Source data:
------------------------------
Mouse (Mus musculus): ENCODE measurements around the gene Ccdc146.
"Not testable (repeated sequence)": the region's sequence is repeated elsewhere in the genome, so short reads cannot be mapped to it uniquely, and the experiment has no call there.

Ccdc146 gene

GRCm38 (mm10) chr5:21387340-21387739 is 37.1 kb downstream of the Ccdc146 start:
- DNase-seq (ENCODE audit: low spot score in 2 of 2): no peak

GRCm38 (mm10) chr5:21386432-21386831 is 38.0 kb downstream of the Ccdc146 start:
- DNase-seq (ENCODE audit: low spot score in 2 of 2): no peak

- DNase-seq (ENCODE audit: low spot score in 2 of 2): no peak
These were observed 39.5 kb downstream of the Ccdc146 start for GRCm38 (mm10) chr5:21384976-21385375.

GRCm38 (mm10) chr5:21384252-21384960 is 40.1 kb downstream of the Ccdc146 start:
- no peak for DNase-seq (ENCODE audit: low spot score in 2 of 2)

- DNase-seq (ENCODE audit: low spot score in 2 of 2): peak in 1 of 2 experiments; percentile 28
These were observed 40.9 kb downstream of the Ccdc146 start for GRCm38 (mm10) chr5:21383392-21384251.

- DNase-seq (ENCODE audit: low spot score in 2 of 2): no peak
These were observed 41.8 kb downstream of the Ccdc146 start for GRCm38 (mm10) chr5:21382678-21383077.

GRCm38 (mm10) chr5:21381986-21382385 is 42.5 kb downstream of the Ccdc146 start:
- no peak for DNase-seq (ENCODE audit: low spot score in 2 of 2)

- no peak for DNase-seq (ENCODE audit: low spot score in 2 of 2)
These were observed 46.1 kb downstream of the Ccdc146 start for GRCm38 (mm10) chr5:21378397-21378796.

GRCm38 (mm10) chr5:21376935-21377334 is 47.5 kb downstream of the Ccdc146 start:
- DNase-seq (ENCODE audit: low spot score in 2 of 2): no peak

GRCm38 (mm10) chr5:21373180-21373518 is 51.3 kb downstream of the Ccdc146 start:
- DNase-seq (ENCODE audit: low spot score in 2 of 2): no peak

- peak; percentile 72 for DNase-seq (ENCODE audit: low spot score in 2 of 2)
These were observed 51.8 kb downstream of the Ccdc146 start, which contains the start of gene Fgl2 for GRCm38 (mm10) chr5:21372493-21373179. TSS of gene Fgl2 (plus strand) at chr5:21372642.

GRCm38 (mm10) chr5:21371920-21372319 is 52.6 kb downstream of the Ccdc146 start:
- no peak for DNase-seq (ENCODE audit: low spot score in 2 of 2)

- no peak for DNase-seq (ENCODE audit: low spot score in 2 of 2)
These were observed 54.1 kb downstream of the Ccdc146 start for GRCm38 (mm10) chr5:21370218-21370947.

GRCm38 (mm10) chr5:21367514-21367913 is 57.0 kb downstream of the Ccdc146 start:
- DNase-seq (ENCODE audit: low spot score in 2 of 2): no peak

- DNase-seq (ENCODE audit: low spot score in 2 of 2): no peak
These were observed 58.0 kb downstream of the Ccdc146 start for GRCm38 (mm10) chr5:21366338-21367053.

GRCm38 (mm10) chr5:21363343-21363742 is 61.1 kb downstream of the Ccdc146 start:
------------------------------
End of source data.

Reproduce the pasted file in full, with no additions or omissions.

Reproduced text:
Mouse (Mus musculus): ENCODE measurements around the gene Ccdc146.
"Not testable (repeated sequence)": the region's sequence is repeated elsewhere in the genome, so short reads cannot be mapped to it uniquely, and the experiment has no call there.

Ccdc146 gene

GRCm38 (mm10) chr5:21387340-21387739 is 37.1 kb downstream of the Ccdc146 start:
- DNase-seq (ENCODE audit: low spot score in 2 of 2): no peak

GRCm38 (mm10) chr5:21386432-21386831 is 38.0 kb downstream of the Ccdc146 start:
- DNase-seq (ENCODE audit: low spot score in 2 of 2): no peak

- DNase-seq (ENCODE audit: low spot score in 2 of 2): no peak
These were observed 39.5 kb downstream of the Ccdc146 start for GRCm38 (mm10) chr5:21384976-21385375.

GRCm38 (mm10) chr5:21384252-21384960 is 40.1 kb downstream of the Ccdc146 start:
- no peak for DNase-seq (ENCODE audit: low spot score in 2 of 2)

- DNase-seq (ENCODE audit: low spot score in 2 of 2): peak in 1 of 2 experiments; percentile 28
These were observed 40.9 kb downstream of the Ccdc146 start for GRCm38 (mm10) chr5:21383392-21384251.

- DNase-seq (ENCODE audit: low spot score in 2 of 2): no peak
These were observed 41.8 kb downstream of the Ccdc146 start for GRCm38 (mm10) chr5:21382678-21383077.

GRCm38 (mm10) chr5:21381986-21382385 is 42.5 kb downstream of the Ccdc146 start:
- no peak for DNase-seq (ENCODE audit: low spot score in 2 of 2)

- no peak for DNase-seq (ENCODE audit: low spot score in 2 of 2)
These were observed 46.1 kb downstream of the Ccdc146 start for GRCm38 (mm10) chr5:21378397-21378796.

GRCm38 (mm10) chr5:21376935-21377334 is 47.5 kb downstream of the Ccdc146 start:
- DNase-seq (ENCODE audit: low spot score in 2 of 2): no peak

GRCm38 (mm10) chr5:21373180-21373518 is 51.3 kb downstream of the Ccdc146 start:
- DNase-seq (ENCODE audit: low spot score in 2 of 2): no peak

- peak; percentile 72 for DNase-seq (ENCODE audit: low spot score in 2 of 2)
These were observed 51.8 kb downstream of the Ccdc146 start, which contains the start of gene Fgl2 for GRCm38 (mm10) chr5:21372493-21373179. TSS of gene Fgl2 (plus strand) at chr5:21372642.

GRCm38 (mm10) chr5:21371920-21372319 is 52.6 kb downstream of the Ccdc146 start:
- no peak for DNase-seq (ENCODE audit: low spot score in 2 of 2)

- no peak for DNase-seq (ENCODE audit: low spot score in 2 of 2)
These were observed 54.1 kb downstream of the Ccdc146 start for GRCm38 (mm10) chr5:21370218-21370947.

GRCm38 (mm10) chr5:21367514-21367913 is 57.0 kb downstream of the Ccdc146 start:
- DNase-seq (ENCODE audit: low spot score in 2 of 2): no peak

- DNase-seq (ENCODE audit: low spot score in 2 of 2): no peak
These were observed 58.0 kb downstream of the Ccdc146 start for GRCm38 (mm10) chr5:21366338-21367053.

GRCm38 (mm10) chr5:21363343-21363742 is 61.1 kb downstream of the Ccdc146 start: